“Why?” I raised an eyebrow. I was so happy when I first learned to do that. “In case George Washington is there and asks me to marry him?”
A smart reply followed, “Actually, George Washington was not one of the original pilgrims who landed at Plymouth—”
“Shut up!” I snarled.
Again, you’re probably thinking I’m horribly bratty and rebellious to speak that way to my mother, but actually, it was my brother who had piped up, and it was he I was silencing. After I’d snapped at him, he gave a satisfied smirk and opened up his book again. How could he read in the car and not get carsick? It’s so unfair! Besides, he’s using his ability to do so to read Ted Dekker. I mean, really, can you get any lower than that? If I was able to do what he could, I would be reading classics, like Pride and Prejudice, Little Women, or Anne of Green Gables, not trash about murders and alternate universes and such.
After a brief silence, Robert piped up. “I hear Plymouth Rock isn’t even that big.”
“Where’d you hear that piece of rubbish?” asked my dad from the front. That was my dad, always trying to put Robert down. I don’t know why he hated him so much.
“Have you ever seen Plymouth Rock?” I queried.
“No,” he admitted.
“Then how would you know that he’s wrong?” I retorted. That shut him up for a while.
Okay, so maybe I do have a bit of a rebellious side
After what seemed like hours, but was only half of one, we finally reached our destination.
“Anyone want half a piece of gum?” my mom asked.
“Mom, stop taking only half the stick,” whined Elmer, “Nobody wants the other half!”
“Actually, if you don’t mind, I’d love to finish it for you,” volunteered Robert.
“Here you go,” said my mom, delighted. I just rolled my eyes. That was Robert, always sucking up to my parents.
“And here we are,” announced my dad triumphantly.
We all took a moment to gaze upon the majesty of Plymouth Rock and ponder its significance in American history—hey, is that a butterfly? So pretty!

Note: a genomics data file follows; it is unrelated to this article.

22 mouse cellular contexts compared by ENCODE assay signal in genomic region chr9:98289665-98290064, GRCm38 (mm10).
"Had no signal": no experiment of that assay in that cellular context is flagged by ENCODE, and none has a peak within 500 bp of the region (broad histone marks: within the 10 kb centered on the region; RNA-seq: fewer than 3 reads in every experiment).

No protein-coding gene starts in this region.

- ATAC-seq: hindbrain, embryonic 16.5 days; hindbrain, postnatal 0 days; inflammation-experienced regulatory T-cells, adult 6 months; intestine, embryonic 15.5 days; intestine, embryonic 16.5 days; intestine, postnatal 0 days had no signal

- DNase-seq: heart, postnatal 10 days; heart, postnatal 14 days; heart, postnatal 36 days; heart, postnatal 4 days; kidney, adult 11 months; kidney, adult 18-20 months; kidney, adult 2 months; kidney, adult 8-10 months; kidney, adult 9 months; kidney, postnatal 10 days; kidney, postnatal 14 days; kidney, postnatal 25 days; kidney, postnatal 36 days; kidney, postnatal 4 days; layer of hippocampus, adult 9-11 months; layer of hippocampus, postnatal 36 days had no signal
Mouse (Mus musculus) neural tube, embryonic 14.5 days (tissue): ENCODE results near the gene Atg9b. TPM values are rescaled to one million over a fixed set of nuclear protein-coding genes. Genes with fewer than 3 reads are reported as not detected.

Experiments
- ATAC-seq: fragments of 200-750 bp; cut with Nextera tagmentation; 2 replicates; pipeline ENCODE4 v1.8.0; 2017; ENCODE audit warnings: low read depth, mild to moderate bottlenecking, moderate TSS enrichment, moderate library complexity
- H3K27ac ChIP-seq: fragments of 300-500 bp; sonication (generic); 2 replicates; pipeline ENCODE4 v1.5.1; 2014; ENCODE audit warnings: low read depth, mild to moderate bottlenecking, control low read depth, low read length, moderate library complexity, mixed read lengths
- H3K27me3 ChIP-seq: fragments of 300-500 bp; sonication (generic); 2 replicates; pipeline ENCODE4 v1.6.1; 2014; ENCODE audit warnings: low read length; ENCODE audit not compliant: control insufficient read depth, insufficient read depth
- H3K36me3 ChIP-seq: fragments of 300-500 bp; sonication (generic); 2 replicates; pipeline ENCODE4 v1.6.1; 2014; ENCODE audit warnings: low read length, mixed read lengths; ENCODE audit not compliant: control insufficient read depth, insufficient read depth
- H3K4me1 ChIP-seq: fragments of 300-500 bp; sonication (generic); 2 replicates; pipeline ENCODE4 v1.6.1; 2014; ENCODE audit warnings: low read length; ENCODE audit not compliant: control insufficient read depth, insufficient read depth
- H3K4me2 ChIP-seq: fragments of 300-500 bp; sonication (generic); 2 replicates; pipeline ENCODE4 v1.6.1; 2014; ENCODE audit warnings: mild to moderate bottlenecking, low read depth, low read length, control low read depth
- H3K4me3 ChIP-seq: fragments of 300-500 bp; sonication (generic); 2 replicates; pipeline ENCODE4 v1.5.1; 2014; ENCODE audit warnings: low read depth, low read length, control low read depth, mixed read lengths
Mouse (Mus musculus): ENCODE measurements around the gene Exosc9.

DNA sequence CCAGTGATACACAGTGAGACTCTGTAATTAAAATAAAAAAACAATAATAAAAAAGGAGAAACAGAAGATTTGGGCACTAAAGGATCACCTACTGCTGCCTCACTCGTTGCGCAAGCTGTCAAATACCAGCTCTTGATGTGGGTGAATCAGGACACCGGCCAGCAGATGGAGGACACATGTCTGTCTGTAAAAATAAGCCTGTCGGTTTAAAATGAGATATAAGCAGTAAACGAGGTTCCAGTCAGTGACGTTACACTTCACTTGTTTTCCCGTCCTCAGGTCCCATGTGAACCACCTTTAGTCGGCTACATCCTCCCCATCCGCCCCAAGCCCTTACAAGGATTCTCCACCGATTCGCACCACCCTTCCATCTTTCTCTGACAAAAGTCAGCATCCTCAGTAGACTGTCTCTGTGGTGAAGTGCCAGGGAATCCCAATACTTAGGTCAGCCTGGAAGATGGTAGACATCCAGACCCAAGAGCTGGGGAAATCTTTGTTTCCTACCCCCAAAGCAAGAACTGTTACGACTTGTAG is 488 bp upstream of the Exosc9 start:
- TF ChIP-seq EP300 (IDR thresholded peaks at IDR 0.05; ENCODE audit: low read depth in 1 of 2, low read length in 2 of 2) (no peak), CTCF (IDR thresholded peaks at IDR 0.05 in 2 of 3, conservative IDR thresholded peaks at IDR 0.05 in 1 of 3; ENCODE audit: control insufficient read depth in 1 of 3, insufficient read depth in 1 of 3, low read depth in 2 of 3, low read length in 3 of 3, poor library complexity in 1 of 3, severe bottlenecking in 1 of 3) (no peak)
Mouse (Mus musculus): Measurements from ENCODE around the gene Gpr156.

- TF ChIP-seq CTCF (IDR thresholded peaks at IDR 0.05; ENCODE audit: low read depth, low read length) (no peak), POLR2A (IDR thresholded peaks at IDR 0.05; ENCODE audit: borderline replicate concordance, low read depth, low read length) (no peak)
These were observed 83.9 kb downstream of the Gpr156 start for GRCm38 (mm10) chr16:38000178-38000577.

It was Elmer who broke the silence. “You know what? Robert’s right, it’s really not that impressive. I’ll be in the car.”
“Come on, son,” chided my dad, “we just got here. Stick around for a bit.”
“Why?” Elmer wanted to know, and to be honest, I was wondering the same thing.
“Because it’s history, man!” uttered my father, going off on one of his over-dramatic tangents, “Culture! You have to appreciate it while you’re young! Lord knows I didn’t fully comprehend the significance of history when I was your age.”
Elmer smirked, “Then I guess I’ll just wait until I’m an old fogey like you to appreciate it. See ya.”
Elmer strolled off toward the car. My dad followed him, still trying to reason with the boy. The rest of us just sort of hung out and waited for them to come back. Eventually, we realized that they weren’t going to and that my dad, despite his claims to the contrary, was probably just as bored as Elmer and in all likelihood, they’d slipped off to have a burger or something.
Around the time I figured this out, my mom decided to move off to a distance to admire the rock from a new angle, leaving Robert and I alone.
“So this is Plymouth Rock,” I said.
“Yup,” he agreed.
“And what spiritual significance have you gleaned from this enlightening experience?” I inquired dramatically.
Robert smiled. “Never take part in a Kirschbaum family trip.”
“I wish I could choose to opt out,” I groaned.
“You were born into the wrong family, Marie,” Robert remarked. Then he reached into his mouth, pulled out the piece of gum he’d been chewing, and flung it at Plymouth rock. The white glop stuck to the rock as if determined that it should be part of history too. For a moment, I stood in shock, nearly furious as my friend for defacing such a significant monument. Then I looked again and realized it was just a rock with a piece of gum attached. I turned to Robert and we both burst out laughing. I high-fived him, and we turned to go back to the car.
“Smile for the camera!” a voice called out. I hate random crowd photographers, but Robert and obligingly turned to face the camera and smiled. The man pressed his finger on the button, but there was no flash, no beep, no noise of any kind. To my surprise, I noticed that he was not photographing us, he was filming us. I was immediately taken aback, but then my shock multiplied tenfold when I realized that he was the man from my dream. Hefé.